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I have no knowledge on sound or music or the technology behind it. I just have a problem, I don't know how to solve...so thinking of solutions. My issue is the amount of time it takes to find a 'similar' song. Most streaming service recommendations are still not that great...wondering if I could build something that's better.

Because of copyright stuff, I understand it would be very difficult to build something if you don't have access to high quality versions of the tracks.

But I figured I could build something based on public APIs or components of a song, just not the full song. So I was wondering what exactly are the components of a sound track? If I have access to the waveform of a song, does that give me the complete song itself or is waveform itself not music, i.e. it won't give you type of instrument and keys and stuff. And what other dimensions/components of songs could I look into and try to match?

Are there any tools out there currently that can deconstruct a sound track, i.e. separate vocals, from beats, from melodies, etc... So I can use those attributes as dimensions to match things on.

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    I believe what you are looking for is an active research subject, so diving into it while you have no knowledge on sound or music or the technology behind it might be difficult.
    – audionuma
    Dec 18, 2022 at 17:27

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A bit of a confusing question, but I'll try to answer it...

Are there any tools out there currently that can deconstruct a sound track, i.e. separate vocals, from beats, from melodies, etc... So I can use those attributes as dimensions to match things on.

-No, there aren't really. But in my opinion, it's most likely the wrong approach anyway.

If I have access to the waveform of a song, does that give me the complete song itself or is waveform itself not music, i.e. it won't give you type of instrument and keys and stuff.

The waveform is the song, in totality. But to find the instruments involved programmatically, you could analyse the harmonic and inharmonic signature to try to match against known instrument signatures, but it would be quite slow and would need a machine learning system with human feedback and an ever-growing database to get anywhere close to good results. But I suppose given a large enough pool, it would be pretty accurate in the end.

However, even if you know the instruments involved with a good level of certainty, that doesn't necessarily mean you can match similar songs. The same instruments can be used in very different ways in very different styles of music.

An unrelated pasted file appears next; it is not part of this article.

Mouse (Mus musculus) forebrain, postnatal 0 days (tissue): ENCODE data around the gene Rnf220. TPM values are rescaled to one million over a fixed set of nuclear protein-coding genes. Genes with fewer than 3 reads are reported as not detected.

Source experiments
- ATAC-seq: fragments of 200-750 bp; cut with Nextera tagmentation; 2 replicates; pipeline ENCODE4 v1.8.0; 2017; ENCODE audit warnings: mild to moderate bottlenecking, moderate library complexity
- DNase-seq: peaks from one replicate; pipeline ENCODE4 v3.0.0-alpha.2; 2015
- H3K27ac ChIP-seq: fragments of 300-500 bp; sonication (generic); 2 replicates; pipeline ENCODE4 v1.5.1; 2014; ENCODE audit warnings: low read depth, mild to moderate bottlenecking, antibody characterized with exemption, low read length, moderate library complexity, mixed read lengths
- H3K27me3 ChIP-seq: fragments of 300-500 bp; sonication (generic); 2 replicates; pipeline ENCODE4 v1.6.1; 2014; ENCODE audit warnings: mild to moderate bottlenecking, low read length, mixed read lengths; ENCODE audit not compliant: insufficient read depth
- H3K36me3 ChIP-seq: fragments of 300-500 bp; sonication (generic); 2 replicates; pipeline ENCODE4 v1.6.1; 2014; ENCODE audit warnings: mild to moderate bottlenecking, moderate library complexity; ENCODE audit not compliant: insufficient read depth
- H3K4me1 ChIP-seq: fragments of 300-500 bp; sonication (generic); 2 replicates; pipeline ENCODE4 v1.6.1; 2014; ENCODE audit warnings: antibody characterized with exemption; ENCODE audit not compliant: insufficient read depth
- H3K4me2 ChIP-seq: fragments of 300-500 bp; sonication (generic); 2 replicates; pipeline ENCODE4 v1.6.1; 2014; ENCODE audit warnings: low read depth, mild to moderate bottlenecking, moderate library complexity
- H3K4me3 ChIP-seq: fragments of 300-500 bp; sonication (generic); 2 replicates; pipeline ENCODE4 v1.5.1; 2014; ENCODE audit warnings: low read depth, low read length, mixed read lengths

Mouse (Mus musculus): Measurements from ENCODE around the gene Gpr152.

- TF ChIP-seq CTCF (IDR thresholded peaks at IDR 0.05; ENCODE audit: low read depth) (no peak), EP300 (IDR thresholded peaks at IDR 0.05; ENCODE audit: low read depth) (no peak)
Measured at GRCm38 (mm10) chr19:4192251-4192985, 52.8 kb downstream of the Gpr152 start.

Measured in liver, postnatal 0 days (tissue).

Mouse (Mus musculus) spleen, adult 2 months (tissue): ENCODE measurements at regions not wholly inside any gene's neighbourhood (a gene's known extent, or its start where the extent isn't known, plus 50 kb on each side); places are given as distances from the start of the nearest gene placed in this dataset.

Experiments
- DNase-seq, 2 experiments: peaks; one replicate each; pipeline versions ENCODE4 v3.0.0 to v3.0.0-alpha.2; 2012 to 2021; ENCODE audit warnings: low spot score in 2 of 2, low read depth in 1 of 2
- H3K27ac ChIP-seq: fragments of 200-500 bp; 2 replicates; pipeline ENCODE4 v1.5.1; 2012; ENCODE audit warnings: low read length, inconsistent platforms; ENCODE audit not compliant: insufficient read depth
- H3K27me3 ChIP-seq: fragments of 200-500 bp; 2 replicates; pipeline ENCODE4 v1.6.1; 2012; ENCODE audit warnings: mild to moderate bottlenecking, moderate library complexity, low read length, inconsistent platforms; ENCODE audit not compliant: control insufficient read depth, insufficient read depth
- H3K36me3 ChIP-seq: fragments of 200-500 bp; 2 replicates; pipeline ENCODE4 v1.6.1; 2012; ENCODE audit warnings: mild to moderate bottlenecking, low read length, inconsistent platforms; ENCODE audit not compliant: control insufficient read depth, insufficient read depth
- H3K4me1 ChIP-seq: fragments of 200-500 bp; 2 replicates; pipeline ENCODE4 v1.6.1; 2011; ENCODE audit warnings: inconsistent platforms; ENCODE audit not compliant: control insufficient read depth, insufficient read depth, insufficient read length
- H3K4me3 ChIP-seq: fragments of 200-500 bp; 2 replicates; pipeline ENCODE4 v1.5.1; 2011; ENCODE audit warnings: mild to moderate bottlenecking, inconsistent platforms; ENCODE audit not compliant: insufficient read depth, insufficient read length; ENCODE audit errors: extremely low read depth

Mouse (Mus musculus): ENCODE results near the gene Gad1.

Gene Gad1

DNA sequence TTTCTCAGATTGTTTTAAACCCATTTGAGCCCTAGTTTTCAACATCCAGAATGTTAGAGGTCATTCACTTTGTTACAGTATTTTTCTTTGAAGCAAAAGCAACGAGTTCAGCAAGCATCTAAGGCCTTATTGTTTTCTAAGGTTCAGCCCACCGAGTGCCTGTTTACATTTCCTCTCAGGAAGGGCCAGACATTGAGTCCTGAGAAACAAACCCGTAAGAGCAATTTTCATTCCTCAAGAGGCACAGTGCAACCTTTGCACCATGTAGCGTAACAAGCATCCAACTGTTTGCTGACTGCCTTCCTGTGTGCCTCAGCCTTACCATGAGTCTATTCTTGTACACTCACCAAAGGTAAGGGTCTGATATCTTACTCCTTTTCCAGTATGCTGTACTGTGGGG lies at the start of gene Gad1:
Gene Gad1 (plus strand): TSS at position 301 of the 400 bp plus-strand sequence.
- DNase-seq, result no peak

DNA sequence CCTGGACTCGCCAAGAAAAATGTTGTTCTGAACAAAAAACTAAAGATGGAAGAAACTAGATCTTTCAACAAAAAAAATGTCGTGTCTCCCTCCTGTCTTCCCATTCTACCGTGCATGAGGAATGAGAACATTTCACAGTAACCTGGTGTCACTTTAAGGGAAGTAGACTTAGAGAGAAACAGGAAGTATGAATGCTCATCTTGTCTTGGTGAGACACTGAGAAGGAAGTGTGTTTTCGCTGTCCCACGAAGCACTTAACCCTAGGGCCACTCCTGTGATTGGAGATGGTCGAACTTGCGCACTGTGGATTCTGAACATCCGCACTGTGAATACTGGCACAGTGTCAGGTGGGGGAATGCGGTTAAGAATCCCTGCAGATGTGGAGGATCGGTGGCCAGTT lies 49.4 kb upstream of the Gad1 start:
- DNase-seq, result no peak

As for the key signature, it's relatively easy to interpret with the right analysis.

Some food for thought for you…

  1. You can think of the waveform as like the "fingerprint" - or the hash code - of the song. If you recreate an identical waveform, in time and relative amplitude, you have an identical song. This is basically how CD copiers check if a known CD was ripped flawlessly.
  2. The frequency spectrum or "spectral identity" could be stored and matched to songs with similar spectral content, e.g. similar frequency and relative amplitude bass content (given the right analysis of said spectral content).
  3. The chord pattern and key signature could be estimated by measuring the frequency of the lowest prominent harmonic/frequency throughout the song.
  4. The average BPM (Beats Per Minute) is one parameter that can be analysed and stored as a feature of the song relatively easily. Furthermore, a changing BPM can help match other songs with similarly changing BPMs. There would be a margin of error for unusually fast or slow tempos - you would get half or double-time BPMs, respectively.
  5. Likewise, the time signature could be interpreted from analysis quite easily. However, this would have a margin of error involved too, especially with complex or uncommon time signatures.
  6. The overall loudness or power of the song is another parameter one could match against.
  7. The change in power levels throughout the song, maybe stored as a ratio.
  8. The dynamic range; the difference between the highest and the lowest amplitude parts of the song. E.g. Classical music tends to have a relatively large dynamic range.

A lot of these would take quite a chunk of processing time and have margins of error, though - My personal opinion on the fastest and most reliable approach to match similar songs would simply be tags. You get users to tag songs with subjective as well as objective tags, and you use a complicated dynamic tag scoring system for matching.

FYI, my movie streaming services always recommend the wrong movies to me, because it doesn't know the difference between Alien and Alien Vs Predator or Arrival and Moonfall.

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